Prevalence, timing, causes, and outcomes of hyponatremia in hospitalized orthopaedic surgery patients

Eileen Hennrikus, George Ou, Bradley Kinney, Erik Lehman, Robert Grunfeld, Jane Wieler, Abdulla Damluji, Charles Davis, Berend Mets

Research output: Contribution to journalArticlepeer-review

24 Scopus citations


Background: Hyponatremia is common among orthopaedic patients and is associated with adverse clinical outcomes. We examined the prevalence, timing, causes, and outcomes of hyponatremia in adult hospitalized orthopaedic surgery patients. Methods: We evaluated the medical records of 1067 consecutive orthopaedic surgery patients admitted to a tertiary academic institution. The medical records were reviewed to investigate hyponatremia (serum sodium <135 mEq/L) that (1) had been present on hospital admission or (2) had developed postoperatively. The primary outcomes were the prevalence and timing of, and risk factors for, presentation with or development of hyponatremia. Secondary outcomes were hospital length of stay, total hospital cost, and discharge disposition. Multivariable logistic regression models were used to assess the variables associated with hyponatremia and the effects of hyponatremia on clinical outcomes. Results: Of the 1067 patients, seventy-one (7%) had preoperative hyponatremia and 319 (30%) developed hyponatremia postoperatively. Of the latter, 298 (93%) developed hyponatremia within forty-eight hours postoperatively. Compared with patients with normonatremia, those who presented with hyponatremia, on the average, were older (67.2 versus 60.5 years, p < 0.001), had longer hospital stays (4.6 versus 3.3 days, p < 0.001), incurred higher hospital costs ($19,200 versus $17,000, p = 0.006), and were more likely to be discharged to an extended-care facility (odds ratio [OR] = 2.87, p < 0.001). Developing hyponatremia postoperatively resulted, on average, in a longer hospital stay (3.7 versus 3.3 days, p = 0.002) and greater hospital cost ($18,800 versus $17,000, p < 0.001). Age (OR = 1.13 per decade, p = 0.012), spine surgery (OR = 2.76 versus knee, p < 0.001), hip surgery (OR = 1.76 versus knee, p < 0.001), and the amount of lactated Ringer solution used (OR = 1.16, p = 0.002) increased the risk of developing hyponatremia. Conclusions: Hyponatremia in orthopaedic patients is associated with longer, costlier hospitalizations. The factors that significantly increased the risk of developing postoperative hyponatremia were an older age, spine fusion, hip arthroplasty, and the amount of lactated Ringer solution used.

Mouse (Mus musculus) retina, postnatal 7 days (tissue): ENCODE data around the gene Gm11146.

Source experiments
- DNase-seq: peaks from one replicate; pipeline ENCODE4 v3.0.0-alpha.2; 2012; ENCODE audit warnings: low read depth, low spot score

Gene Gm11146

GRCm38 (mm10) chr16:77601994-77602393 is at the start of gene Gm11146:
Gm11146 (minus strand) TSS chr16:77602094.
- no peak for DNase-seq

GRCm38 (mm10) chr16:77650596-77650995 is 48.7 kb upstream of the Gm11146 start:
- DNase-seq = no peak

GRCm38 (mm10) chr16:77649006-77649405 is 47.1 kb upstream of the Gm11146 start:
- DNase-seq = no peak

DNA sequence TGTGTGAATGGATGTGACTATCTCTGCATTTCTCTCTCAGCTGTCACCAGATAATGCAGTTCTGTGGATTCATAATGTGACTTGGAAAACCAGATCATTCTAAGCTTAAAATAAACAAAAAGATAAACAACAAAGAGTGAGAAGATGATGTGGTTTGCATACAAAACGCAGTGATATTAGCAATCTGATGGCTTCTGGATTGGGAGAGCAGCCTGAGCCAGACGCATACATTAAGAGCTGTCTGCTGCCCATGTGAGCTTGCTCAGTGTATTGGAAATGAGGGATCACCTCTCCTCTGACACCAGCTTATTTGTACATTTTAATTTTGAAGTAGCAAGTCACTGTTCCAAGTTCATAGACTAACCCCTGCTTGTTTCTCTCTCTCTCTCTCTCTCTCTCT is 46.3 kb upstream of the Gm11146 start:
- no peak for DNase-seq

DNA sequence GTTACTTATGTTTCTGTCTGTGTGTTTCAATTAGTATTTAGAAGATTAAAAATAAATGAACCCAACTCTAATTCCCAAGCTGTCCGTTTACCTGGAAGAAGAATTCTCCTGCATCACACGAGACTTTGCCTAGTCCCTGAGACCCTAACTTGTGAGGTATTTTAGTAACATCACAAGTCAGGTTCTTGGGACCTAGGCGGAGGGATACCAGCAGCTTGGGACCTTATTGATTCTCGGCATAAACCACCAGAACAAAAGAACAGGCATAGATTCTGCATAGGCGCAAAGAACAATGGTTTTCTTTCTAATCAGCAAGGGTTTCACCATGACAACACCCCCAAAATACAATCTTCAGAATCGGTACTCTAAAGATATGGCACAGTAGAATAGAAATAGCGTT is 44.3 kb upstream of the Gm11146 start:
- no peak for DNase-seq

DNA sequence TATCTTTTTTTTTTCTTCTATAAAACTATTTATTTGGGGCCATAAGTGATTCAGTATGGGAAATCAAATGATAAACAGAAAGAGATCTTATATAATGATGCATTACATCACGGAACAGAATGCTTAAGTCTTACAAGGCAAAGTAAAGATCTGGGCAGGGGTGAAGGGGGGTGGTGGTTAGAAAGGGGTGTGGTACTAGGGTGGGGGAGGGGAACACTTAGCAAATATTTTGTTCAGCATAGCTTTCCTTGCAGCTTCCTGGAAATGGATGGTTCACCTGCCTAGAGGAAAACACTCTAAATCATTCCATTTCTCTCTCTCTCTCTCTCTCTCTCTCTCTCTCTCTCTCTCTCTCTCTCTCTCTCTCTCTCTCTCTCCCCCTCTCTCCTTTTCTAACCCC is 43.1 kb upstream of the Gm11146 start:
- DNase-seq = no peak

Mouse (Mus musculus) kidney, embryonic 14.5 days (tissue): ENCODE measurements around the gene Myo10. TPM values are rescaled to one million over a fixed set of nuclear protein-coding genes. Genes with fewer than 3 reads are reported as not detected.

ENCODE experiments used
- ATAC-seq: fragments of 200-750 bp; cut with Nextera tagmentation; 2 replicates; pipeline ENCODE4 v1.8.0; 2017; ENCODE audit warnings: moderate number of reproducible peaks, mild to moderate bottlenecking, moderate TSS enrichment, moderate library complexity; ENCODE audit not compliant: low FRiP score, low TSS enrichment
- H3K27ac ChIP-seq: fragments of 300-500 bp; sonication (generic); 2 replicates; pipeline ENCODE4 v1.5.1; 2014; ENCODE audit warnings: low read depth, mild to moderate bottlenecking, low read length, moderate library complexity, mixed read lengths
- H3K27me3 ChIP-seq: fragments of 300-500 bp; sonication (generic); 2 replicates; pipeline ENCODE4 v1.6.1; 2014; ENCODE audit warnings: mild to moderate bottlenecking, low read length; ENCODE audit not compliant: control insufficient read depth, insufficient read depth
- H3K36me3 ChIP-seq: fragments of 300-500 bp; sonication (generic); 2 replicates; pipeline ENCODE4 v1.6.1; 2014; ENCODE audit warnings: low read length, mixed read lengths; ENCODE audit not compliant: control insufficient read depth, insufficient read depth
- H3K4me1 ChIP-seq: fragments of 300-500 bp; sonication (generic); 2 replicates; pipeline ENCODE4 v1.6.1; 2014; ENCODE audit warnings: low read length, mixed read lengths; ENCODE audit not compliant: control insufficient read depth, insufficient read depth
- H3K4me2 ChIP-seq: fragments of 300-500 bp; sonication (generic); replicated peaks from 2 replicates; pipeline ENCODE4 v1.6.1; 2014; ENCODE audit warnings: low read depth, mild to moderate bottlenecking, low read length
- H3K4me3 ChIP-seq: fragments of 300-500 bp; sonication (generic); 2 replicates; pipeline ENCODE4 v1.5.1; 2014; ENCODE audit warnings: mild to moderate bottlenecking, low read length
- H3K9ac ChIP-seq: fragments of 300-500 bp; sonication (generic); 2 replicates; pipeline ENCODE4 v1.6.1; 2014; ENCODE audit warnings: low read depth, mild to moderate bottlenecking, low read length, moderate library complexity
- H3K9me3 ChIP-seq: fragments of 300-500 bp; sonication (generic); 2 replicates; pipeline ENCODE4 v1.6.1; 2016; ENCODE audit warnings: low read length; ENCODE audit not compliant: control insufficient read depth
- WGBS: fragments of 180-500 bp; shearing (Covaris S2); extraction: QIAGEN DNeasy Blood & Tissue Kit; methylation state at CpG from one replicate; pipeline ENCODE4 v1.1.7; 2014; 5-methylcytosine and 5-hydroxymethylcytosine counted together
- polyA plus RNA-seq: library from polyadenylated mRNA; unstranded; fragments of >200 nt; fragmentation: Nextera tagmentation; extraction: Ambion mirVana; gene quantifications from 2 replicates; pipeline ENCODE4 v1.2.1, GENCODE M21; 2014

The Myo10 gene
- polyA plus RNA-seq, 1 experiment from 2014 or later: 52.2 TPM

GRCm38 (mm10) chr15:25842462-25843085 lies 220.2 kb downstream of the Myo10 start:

Original languageEnglish (US)
Pages (from-to)1824-1832
Number of pages9
JournalJournal of Bone and Joint Surgery - American Volume
Issue number22
StatePublished - Sep 2 2014

All Science Journal Classification (ASJC) codes

  • Surgery
  • Orthopedics and Sports Medicine


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